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Shin Megami Tensei: Devil Summoner 2: Raidou Kuzunoha vs King Abaddon review

Great
AT A GLANCE
  • Fast and fun combat
  • Collecting demons
  • Narumi's humorously carefree attitude
  • Ho-hum visuals
  • Some frustrating investigations
  • Occasionally too talkative

The PS2 just can't be killed. Even with its successor nearly three years old, the war horse keeps going. And while the PlayStation 2 has a good amount of shovelware clogging its new release section, the Shin Megami Tensei series is keeping it honorable with games expertly tailored for the RPG fanatic in all of us. And the publisher - Atlus - shows no signs of stopping with the newest release in their action-RPG sub-series: (deep breath) Shin Megami Tensei: Devil Summoner 2: Raidou Kuzunoha vs King Abaddon.

Unlike the more modern setting of the other SMT games, Devil Summoner takes place in the 1930s as a fictionalized Japan is really taking to western culture. You play as the Raidou Kuzunoha from the cumbersome title, who is the 14th Devil Summoner to carry that name. He's been sent by his deity to the Capital to address some strange trouble that’s brewing. He stays with his assistant/talking kitty Gouto and the dapper detective Narumi, as what seems like a simple missing person case grows into a giant battle between a demonic cult and humanity's protectors.

As you go through a Raymond Chandler-esque adventure with a Japanese twist, you run into weird demons who can either help or hinder your progress, in and out of battle. When it comes to fighting the demons the game really shines, as the combat feel loose, fast and yet always under control. The action is real-time, but can be paused at any moment to give commands. Dodging, blocking, combos and a healthy mix of short and long range attacks make each battle feel fresh, even with the sometimes repetitive enemies.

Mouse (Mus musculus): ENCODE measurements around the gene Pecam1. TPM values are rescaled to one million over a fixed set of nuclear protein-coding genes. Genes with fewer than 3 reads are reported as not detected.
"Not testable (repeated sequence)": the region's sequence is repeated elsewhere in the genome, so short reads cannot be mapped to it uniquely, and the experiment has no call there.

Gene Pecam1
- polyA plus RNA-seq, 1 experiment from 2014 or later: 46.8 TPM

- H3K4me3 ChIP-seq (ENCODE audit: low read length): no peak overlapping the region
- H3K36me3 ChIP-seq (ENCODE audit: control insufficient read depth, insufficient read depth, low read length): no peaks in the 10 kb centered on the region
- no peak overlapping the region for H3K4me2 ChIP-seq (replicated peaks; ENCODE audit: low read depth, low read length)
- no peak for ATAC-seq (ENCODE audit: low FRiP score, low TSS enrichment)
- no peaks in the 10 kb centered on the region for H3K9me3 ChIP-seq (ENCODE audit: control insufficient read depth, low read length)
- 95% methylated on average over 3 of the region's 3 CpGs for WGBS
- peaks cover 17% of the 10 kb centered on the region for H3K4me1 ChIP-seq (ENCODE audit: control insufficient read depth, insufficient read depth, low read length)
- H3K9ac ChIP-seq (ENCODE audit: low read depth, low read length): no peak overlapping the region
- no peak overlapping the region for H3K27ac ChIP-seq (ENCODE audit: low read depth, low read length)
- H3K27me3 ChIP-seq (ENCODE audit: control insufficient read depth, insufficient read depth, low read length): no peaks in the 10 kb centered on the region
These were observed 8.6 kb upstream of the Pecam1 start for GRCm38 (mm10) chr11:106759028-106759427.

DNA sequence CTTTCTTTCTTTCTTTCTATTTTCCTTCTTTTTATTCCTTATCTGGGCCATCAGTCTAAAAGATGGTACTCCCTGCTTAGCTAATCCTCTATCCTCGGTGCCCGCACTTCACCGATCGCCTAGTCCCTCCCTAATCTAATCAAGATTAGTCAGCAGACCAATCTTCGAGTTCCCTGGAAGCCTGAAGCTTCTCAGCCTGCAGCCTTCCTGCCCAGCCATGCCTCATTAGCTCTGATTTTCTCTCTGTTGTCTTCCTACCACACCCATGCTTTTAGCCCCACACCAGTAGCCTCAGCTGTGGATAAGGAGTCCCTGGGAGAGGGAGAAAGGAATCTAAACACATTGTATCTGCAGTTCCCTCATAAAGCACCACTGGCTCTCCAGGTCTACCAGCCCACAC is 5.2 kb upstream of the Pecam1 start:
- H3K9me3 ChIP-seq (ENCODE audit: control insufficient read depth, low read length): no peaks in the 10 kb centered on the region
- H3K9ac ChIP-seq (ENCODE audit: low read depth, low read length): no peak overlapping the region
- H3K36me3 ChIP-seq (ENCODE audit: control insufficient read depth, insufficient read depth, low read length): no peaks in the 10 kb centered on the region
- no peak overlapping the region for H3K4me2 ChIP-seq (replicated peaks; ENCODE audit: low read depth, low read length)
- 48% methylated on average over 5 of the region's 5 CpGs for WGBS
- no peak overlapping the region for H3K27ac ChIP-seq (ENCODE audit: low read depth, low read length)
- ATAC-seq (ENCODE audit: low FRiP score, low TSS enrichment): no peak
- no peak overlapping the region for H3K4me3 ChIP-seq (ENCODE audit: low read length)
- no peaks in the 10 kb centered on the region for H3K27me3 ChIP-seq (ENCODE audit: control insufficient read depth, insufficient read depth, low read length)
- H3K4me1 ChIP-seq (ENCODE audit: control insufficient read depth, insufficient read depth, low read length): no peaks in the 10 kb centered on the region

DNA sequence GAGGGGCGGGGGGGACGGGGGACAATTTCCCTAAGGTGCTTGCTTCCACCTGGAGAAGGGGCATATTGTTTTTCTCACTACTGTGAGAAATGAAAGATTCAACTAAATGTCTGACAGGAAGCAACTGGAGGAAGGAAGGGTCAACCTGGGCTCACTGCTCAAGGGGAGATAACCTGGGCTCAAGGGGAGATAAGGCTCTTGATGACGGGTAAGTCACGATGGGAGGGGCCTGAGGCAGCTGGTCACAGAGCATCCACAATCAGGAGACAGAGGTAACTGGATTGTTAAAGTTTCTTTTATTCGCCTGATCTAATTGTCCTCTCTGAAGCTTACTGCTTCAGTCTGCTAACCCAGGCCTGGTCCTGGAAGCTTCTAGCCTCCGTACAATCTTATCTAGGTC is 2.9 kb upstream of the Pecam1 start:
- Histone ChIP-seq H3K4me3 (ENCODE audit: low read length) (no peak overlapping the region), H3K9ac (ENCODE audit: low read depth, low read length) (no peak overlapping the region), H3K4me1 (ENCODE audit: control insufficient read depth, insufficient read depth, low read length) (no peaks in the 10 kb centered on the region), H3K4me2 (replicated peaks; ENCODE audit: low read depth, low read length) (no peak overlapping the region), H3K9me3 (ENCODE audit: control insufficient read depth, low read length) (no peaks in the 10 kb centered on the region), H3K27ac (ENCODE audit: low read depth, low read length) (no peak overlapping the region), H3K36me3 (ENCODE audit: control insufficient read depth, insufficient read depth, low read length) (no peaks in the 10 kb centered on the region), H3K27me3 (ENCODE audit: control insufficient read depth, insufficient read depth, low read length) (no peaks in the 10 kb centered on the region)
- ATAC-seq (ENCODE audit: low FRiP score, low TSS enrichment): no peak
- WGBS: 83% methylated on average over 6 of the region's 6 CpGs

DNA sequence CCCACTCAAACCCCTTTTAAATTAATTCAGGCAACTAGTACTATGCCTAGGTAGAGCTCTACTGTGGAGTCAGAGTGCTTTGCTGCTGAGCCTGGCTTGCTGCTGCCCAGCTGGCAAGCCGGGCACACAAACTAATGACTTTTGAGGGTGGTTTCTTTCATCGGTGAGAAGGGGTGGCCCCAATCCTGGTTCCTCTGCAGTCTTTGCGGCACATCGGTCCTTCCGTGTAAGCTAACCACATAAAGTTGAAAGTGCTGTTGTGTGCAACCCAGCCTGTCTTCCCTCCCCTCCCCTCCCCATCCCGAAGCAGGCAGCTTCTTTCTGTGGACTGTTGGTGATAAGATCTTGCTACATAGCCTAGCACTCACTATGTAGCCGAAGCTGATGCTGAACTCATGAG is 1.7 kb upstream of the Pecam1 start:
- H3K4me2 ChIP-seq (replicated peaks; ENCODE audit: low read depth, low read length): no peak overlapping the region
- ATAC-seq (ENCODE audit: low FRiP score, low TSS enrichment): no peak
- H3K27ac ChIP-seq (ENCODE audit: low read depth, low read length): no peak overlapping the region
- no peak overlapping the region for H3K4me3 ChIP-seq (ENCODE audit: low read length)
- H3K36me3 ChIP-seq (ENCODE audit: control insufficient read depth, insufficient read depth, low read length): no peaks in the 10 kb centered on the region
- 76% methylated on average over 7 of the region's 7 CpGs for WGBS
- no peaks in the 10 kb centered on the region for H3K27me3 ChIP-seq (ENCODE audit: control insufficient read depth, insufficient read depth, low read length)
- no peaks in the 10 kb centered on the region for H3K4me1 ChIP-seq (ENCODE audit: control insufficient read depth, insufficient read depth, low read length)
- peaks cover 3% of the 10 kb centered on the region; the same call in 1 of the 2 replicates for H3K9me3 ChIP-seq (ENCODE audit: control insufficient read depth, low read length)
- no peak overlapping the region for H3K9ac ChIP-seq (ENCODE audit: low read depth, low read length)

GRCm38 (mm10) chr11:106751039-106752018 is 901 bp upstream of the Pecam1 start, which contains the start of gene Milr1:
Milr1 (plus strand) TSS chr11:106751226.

But you don't fight them on your own, as you have two interchangeable demons on your side. They are very needed in a fight as back-up, and are used in the normal world to help with investigations. The monster collecting aspect adds even more depth, but the beasts don't join the team easily. Instead you have to negotiate with them during battle, which is a cute idea, but it's sometimes random, as the monster asks you a series of questions that when answered incorrectly means you've lost them as an ally. It can get a little frustrating, but it also makes it feel more worthwhile when they join.

Devil Summoner 2 has a unique and rewarding combination of demon-battling and gumshoe-ing, however, the investigative aspects are hindered by some faults. What could have been something really special instead boils down to talking to everyone in town until you get a clue on where to go, with some fetch quests mixed in for flavor. While the dialogue with the bystanders is well written, it would have been nice to have some speech instead of the text like in other SMT games, like Persona 4. Additionally, the camera for navigating the world is annoying in its fixed place, as when you enter each new area the controls shift to new location, causing you to run in unwanted directions often.

Much like Raidou's opponents, the Devil Summoner series has a cult following and they will really enjoy this continuation of his adventures. Plus it still feels open enough to those who want to join the club, as it takes time to let newer players feel welcome. It isn't the prettiest game nor the easiest, but for the hardcore fans keeping the PS2 afloat and for those that want to join the effort, Devil Summoner 2 is worth the time.

May 27, 2009

More Info

Release date: May 12 2009 - PS2 (US)
Available Platforms: PS2
Genre: Role Playing
Published by: Atlus
Developed by: Atlus
Franchise: Shin Megami Tensei
ESRB Rating:
Mature: Blood, Sexual Themes, Violence

2 comments

  • Cyberninja - May 27, 2009 10:29 p.m.

    the ps2 lives and with good games and first because dont say im first says hes going to stop my account
  • FlyinMX - May 27, 2009 11:57 p.m.

    This is definitely a major improvement over "The Soulless Army". Two demons at a time, negotiations a la Nocturne and major improvements in combat. The game is very talky, but I am finding myself enthralled by the story and the feeling that you ARE Raidou Kuzunoha, detective and Devil Summoner. The immersion factor is one of the best things about MegaTen games. After one and a half chapters, my only real complaint is where the battle music from the original is.

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